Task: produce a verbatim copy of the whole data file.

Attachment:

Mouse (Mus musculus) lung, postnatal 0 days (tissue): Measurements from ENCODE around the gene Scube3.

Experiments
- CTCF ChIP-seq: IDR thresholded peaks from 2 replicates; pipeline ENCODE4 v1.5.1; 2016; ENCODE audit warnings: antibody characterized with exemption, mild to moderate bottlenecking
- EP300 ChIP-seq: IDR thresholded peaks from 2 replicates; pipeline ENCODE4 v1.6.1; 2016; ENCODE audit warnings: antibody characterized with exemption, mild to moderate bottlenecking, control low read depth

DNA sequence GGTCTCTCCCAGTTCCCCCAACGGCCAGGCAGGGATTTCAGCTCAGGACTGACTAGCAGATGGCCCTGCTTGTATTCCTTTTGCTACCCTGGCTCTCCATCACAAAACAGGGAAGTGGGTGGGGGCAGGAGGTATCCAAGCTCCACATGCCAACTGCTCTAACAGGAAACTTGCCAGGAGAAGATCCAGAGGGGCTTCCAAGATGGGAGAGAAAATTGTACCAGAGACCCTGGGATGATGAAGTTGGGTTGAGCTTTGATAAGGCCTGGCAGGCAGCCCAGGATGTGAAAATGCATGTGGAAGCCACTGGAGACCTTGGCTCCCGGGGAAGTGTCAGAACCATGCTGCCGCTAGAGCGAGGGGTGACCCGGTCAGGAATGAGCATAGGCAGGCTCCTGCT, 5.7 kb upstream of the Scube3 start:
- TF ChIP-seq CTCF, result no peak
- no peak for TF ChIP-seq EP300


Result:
Mouse (Mus musculus) lung, postnatal 0 days (tissue): Measurements from ENCODE around the gene Scube3.

Experiments
- CTCF ChIP-seq: IDR thresholded peaks from 2 replicates; pipeline ENCODE4 v1.5.1; 2016; ENCODE audit warnings: antibody characterized with exemption, mild to moderate bottlenecking
- EP300 ChIP-seq: IDR thresholded peaks from 2 replicates; pipeline ENCODE4 v1.6.1; 2016; ENCODE audit warnings: antibody characterized with exemption, mild to moderate bottlenecking, control low read depth

DNA sequence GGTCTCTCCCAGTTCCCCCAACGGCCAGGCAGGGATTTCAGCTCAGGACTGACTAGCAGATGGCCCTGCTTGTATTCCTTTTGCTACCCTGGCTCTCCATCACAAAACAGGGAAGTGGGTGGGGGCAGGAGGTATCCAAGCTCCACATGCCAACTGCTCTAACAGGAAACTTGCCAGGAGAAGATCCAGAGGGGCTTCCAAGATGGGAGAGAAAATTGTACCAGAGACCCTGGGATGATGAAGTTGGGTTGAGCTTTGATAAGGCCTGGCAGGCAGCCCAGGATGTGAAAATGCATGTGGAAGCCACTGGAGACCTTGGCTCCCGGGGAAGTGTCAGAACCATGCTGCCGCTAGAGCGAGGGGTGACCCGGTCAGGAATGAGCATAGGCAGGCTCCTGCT, 5.7 kb upstream of the Scube3 start:
- TF ChIP-seq CTCF, result no peak
- no peak for TF ChIP-seq EP300